You can see how this is capable of getting out of hand rather quickly, South Park-style.

I think Matt and Trey’s original may have been “but” and “so”, but “therefore” is more polished. 😉

It’s an excellent tool, one I don’t use enough. Plot is about cause and effect, not just a string of events (“thens”).

On Jon Stewart’s Leaving

Last night, on my way to watch the GOP debate (I’m a political junkie), I caught a snippet of Rachel Maddow. She was doing a segment on Jon Stewart and the Daily Show, talking about how culturally significant they’ve been. She said she believes they made the country better, and the news media better.

http://player.theplatform.com/p/7wvmTC/MSNBCEmbeddedOffSite?guid=n_maddow_bstewart_150806

I don’t think it’s possible to overestimate the significance. And that significance is being honored by the Newseum–they’re moving the set down to DC.

In an episode from earlier this summer, interviewing Seth McFarlane, Jon joked–but only half-joked–that it’s not love for people to demand he make more shows.

 

Audience Member: We love you!

Jon: Nah. That’s not love. Love, you bring a little soup. You okay? You sit down. Love is not, Do more shows. Entertain me.

That really stood out for me, because it’s so true.

For all that I adore Jon and have loved the show, I’ve never made a practice of watching it every night. I realized years ago, back during the Bush administration, that to watch is to expose myself to the most depressing news available. It’s a collection of the ridiculous, the insane, the infuriating. Laugh your ass off because if you don’t you’ll cry.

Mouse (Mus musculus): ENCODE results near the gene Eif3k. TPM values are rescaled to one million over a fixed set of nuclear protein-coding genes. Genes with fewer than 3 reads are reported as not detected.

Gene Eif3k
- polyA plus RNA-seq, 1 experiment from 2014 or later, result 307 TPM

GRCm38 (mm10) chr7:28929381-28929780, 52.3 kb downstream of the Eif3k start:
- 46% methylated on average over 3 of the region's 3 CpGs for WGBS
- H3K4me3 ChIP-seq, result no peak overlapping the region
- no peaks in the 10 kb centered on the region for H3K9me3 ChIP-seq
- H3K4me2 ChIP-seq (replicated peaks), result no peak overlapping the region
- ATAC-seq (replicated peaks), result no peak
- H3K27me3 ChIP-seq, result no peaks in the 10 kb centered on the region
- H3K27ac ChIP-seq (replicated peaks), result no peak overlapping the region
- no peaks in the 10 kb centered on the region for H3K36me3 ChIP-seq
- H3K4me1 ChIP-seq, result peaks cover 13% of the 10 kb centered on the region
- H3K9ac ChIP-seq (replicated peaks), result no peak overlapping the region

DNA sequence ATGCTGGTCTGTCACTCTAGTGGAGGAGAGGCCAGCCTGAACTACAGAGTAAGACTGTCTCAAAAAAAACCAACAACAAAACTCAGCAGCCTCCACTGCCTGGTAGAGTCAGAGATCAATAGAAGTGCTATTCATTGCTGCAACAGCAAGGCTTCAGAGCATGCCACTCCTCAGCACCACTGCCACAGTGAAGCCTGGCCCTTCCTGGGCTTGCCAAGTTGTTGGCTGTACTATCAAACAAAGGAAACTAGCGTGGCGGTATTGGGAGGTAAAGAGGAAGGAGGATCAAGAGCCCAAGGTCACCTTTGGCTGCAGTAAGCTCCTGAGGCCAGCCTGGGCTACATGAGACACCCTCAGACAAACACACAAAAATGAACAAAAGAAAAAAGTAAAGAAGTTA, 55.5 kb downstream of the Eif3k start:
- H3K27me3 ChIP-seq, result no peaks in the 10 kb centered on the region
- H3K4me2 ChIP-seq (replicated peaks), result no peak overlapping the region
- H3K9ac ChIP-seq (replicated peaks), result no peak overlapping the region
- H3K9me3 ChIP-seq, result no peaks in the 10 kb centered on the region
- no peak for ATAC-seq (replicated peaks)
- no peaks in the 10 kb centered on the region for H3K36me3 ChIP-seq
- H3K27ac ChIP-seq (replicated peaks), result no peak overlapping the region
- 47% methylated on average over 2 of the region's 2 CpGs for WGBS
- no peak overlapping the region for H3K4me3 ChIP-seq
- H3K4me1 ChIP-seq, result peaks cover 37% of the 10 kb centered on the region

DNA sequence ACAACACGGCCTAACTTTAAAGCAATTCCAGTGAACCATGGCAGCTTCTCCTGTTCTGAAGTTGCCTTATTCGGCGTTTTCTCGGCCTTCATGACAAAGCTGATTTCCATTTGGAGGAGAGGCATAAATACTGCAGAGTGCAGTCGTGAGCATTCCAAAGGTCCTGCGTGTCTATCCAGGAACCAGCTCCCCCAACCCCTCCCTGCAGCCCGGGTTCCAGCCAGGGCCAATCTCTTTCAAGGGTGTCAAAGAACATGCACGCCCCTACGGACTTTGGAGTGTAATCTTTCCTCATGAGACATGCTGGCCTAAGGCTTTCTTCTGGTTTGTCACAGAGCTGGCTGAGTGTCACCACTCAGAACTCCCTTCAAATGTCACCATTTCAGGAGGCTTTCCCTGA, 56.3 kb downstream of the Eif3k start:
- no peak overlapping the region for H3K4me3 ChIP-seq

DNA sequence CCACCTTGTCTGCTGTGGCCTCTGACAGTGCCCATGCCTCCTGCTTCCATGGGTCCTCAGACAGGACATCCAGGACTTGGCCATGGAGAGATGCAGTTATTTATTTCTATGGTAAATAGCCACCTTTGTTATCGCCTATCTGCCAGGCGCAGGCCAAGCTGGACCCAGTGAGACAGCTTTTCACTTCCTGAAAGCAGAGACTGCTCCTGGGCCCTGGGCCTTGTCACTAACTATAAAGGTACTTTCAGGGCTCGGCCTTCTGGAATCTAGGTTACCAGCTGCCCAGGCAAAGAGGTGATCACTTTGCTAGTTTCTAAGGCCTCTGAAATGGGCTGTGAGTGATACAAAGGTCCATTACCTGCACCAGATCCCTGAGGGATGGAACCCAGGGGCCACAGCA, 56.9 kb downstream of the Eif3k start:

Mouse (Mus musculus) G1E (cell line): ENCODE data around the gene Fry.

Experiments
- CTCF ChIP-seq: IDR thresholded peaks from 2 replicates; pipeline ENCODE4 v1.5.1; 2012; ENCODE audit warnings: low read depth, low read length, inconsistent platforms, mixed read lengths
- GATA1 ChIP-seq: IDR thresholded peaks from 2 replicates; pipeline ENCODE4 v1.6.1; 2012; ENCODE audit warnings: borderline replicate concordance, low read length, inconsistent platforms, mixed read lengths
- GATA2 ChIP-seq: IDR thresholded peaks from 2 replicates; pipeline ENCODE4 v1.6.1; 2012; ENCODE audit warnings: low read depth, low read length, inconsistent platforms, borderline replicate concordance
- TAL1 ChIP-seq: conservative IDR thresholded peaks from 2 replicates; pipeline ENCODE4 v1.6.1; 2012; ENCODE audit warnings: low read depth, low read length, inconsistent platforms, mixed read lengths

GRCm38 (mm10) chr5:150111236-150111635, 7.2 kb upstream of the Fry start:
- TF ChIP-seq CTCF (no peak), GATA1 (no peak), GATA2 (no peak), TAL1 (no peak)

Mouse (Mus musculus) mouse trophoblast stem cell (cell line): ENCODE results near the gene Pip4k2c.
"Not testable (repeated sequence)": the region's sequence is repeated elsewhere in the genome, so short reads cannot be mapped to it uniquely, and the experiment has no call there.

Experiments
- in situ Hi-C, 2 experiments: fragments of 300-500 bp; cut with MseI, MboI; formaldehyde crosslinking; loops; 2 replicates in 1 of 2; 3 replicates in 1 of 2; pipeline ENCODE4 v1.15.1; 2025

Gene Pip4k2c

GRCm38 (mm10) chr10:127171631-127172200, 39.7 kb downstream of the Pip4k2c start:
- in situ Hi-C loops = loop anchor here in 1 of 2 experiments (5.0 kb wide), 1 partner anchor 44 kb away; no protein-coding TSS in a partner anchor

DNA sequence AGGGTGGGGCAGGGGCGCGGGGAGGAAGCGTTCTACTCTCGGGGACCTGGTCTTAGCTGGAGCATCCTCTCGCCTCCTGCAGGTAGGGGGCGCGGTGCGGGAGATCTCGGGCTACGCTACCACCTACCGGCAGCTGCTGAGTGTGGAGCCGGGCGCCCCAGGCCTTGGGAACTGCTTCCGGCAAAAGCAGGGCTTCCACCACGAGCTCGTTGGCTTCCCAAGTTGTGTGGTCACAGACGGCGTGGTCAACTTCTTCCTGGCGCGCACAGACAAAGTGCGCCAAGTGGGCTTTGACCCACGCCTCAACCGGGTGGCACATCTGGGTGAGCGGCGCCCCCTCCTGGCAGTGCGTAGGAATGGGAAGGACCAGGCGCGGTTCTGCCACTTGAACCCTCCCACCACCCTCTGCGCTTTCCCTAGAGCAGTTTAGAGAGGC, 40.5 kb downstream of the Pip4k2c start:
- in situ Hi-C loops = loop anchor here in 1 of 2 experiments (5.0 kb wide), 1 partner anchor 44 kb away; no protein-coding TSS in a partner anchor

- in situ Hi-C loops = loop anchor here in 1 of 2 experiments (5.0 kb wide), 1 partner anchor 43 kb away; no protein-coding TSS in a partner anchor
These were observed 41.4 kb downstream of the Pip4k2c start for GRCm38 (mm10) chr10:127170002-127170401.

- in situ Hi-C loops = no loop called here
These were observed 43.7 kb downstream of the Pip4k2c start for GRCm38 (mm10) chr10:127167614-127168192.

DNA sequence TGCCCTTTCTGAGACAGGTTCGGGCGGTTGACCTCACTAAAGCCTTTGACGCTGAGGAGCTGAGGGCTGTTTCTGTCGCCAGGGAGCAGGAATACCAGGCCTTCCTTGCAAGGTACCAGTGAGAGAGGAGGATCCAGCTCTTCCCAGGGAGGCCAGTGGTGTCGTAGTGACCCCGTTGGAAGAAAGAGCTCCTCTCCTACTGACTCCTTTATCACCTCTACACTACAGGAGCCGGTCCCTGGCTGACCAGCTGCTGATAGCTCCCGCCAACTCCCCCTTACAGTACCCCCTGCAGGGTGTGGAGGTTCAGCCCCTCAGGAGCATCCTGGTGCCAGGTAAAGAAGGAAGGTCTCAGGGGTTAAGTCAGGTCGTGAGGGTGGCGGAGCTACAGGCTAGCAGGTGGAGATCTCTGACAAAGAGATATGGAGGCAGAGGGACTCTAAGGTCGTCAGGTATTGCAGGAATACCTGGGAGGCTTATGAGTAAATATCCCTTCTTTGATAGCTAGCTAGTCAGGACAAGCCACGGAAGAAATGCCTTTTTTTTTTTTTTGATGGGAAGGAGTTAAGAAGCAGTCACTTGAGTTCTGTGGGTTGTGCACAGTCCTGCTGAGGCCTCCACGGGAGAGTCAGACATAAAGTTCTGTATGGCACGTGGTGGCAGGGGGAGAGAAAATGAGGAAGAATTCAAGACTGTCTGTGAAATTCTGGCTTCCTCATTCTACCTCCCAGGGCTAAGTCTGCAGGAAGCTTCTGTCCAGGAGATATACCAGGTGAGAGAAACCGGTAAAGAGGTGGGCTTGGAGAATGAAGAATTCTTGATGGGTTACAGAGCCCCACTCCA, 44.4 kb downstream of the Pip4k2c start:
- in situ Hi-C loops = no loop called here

How can I blame Jon for wanting to walk away when I won’t expose myself to all of that, day in and day out? Worse, we only saw about 20 minutes worth of it. Jon and crew spent the entire day sifting through the garbage of our politics and media. “We are turd miners,” he said once. He was right.

So that’s why I say goodbye to him with love. He’s put his soul against the grindstone for us for 16 years. It can’t have been easy. He has done a marvelous service, helping viewers through some of the worst tragedies in our nation, and finding the few bright spots in otherwise devastating events. He deserves a break. More than a break, he deserves not to be chained to it anymore.